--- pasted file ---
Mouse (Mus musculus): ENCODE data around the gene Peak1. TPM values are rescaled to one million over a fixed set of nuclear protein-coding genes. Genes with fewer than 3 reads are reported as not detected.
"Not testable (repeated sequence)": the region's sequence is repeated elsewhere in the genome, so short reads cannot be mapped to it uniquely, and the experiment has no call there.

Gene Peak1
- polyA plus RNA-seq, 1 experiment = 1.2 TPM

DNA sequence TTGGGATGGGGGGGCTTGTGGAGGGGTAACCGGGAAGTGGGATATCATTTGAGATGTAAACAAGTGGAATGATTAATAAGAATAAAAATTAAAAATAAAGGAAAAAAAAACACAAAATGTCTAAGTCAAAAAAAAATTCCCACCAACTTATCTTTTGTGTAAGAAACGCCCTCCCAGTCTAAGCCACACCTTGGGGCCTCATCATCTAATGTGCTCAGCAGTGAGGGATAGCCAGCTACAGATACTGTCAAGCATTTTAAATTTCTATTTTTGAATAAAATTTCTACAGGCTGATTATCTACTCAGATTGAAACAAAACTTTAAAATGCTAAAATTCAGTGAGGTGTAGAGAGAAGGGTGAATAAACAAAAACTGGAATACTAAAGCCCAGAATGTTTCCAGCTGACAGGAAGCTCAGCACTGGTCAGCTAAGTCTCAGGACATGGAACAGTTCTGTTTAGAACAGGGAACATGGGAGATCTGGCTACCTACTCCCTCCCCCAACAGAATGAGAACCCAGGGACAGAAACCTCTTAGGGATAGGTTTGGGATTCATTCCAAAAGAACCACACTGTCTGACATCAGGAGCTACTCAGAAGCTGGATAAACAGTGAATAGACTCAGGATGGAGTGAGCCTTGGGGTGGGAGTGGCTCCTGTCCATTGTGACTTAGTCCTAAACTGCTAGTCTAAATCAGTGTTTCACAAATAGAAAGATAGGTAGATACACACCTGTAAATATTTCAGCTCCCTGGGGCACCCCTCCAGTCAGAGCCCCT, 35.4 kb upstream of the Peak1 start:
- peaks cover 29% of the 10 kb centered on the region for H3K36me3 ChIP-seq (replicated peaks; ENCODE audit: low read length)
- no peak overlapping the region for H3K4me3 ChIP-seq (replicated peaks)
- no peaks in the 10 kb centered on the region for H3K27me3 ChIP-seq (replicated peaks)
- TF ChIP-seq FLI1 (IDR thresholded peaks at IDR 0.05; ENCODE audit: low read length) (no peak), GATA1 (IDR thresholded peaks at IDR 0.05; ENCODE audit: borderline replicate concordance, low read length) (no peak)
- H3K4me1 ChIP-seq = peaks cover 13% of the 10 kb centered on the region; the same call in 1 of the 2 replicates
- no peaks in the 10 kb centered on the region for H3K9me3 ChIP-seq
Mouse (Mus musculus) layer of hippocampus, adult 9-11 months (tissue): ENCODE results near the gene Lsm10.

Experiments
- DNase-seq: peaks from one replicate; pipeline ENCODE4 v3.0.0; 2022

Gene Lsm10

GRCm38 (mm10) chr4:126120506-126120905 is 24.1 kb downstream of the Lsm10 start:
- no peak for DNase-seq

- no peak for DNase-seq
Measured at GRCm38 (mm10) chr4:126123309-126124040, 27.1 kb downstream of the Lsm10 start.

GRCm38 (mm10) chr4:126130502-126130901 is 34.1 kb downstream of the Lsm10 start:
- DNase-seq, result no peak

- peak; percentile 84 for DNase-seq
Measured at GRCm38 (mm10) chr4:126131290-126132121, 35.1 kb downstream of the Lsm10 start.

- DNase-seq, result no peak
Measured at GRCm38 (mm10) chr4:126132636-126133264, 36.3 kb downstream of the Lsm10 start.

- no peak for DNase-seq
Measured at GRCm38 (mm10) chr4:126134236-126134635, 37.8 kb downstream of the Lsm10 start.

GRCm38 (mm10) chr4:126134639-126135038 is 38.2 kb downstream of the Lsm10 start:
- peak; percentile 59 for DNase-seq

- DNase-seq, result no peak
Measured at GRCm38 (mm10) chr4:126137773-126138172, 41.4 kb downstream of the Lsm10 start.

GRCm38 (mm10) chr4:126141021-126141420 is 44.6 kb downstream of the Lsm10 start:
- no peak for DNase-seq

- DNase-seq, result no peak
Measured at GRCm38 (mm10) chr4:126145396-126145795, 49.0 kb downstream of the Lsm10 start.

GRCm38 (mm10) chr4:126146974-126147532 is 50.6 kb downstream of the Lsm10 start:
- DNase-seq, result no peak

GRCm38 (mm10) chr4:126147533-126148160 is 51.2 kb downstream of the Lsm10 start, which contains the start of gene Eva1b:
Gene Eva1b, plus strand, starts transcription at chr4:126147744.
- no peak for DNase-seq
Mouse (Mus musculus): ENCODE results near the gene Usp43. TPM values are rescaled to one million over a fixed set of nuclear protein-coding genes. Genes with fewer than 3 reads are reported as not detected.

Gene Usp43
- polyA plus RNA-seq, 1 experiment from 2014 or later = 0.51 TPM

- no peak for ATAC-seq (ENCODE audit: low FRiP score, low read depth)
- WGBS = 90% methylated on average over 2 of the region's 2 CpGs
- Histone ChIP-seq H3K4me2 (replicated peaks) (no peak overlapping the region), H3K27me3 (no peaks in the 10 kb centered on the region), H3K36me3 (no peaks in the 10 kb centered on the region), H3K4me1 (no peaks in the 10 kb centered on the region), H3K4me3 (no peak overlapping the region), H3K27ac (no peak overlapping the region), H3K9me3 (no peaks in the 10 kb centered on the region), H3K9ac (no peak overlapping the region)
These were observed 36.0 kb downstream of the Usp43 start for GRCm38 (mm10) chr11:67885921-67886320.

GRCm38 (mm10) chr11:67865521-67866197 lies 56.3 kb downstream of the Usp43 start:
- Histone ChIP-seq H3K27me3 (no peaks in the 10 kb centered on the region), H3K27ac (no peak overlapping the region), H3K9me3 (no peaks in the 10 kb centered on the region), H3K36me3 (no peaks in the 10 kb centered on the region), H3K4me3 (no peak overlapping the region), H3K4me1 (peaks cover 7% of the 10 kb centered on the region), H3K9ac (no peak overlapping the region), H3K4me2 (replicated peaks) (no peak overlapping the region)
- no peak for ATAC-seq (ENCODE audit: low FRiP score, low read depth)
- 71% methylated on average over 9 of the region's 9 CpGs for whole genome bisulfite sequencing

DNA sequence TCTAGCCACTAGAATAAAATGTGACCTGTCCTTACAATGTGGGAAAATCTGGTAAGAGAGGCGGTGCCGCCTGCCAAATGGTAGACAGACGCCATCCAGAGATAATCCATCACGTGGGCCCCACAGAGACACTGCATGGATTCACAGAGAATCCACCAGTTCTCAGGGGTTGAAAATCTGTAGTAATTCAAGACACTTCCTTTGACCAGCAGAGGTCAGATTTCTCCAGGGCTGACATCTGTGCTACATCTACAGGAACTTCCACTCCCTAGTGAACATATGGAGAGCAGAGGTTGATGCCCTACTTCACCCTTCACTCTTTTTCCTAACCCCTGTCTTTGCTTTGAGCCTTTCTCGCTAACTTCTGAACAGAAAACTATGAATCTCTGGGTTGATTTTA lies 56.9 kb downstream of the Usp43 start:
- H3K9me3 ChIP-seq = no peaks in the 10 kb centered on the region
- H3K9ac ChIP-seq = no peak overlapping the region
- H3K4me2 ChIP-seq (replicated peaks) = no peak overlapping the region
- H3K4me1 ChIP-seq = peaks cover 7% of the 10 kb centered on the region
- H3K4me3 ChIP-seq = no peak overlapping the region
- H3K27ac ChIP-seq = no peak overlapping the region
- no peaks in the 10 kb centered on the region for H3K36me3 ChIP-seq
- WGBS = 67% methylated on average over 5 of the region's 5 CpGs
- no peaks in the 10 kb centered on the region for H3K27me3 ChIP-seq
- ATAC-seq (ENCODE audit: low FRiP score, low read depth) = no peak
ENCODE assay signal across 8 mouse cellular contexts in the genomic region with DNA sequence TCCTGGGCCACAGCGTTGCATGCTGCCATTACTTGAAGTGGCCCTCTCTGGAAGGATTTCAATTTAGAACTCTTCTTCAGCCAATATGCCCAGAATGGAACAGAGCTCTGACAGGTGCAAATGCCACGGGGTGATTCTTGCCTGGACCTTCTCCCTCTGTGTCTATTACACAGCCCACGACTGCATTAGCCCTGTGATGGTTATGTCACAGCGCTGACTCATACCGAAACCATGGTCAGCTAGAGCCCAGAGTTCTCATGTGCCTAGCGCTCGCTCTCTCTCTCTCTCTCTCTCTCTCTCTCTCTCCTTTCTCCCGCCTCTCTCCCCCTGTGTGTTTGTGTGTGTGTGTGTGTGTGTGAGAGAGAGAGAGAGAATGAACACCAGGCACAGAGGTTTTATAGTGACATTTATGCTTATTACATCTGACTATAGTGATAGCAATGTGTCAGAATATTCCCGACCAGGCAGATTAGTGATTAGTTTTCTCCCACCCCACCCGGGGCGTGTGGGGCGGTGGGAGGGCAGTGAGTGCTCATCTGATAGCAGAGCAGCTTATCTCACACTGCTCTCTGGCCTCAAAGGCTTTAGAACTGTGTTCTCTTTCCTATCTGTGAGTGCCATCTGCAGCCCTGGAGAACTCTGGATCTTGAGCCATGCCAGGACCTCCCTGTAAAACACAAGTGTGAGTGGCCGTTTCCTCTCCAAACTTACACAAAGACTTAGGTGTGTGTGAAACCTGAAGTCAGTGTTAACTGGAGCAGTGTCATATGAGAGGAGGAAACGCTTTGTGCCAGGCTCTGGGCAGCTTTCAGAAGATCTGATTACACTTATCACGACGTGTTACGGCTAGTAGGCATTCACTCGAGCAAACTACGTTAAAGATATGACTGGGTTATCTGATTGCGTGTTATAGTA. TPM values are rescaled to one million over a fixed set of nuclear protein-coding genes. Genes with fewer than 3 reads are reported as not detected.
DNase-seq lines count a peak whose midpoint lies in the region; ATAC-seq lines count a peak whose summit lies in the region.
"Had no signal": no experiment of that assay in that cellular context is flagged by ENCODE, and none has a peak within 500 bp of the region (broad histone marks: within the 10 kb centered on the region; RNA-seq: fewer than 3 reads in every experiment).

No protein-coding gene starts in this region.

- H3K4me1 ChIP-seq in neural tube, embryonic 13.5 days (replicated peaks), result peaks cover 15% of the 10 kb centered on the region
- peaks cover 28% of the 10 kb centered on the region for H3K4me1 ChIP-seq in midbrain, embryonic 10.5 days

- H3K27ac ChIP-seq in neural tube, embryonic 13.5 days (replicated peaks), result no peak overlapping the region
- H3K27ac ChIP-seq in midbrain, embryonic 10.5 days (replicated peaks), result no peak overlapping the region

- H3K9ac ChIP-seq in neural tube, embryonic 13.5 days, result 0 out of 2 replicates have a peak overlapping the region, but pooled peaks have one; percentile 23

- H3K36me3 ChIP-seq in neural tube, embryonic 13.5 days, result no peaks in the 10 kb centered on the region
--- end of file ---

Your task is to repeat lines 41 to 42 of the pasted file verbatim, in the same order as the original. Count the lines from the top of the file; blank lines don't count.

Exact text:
Mouse (Mus musculus): ENCODE results near the gene Usp43. TPM values are rescaled to one million over a fixed set of nuclear protein-coding genes. Genes with fewer than 3 reads are reported as not detected.

Gene Usp43